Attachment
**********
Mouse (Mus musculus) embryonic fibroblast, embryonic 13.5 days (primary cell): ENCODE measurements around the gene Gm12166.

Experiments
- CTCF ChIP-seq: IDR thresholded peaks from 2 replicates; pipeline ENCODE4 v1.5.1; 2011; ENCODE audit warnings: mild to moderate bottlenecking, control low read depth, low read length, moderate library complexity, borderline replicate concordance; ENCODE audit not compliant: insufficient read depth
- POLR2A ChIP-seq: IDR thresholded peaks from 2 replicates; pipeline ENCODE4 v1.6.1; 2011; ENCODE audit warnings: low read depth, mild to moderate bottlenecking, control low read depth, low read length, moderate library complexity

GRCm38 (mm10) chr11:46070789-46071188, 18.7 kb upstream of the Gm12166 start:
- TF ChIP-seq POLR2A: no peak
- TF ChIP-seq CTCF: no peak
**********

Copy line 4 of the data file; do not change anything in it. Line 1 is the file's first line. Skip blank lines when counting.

- POLR2A ChIP-seq: IDR thresholded peaks from 2 replicates; pipeline ENCODE4 v1.6.1; 2011; ENCODE audit warnings: low read depth, mild to moderate bottlenecking, control low read depth, low read length, moderate library complexity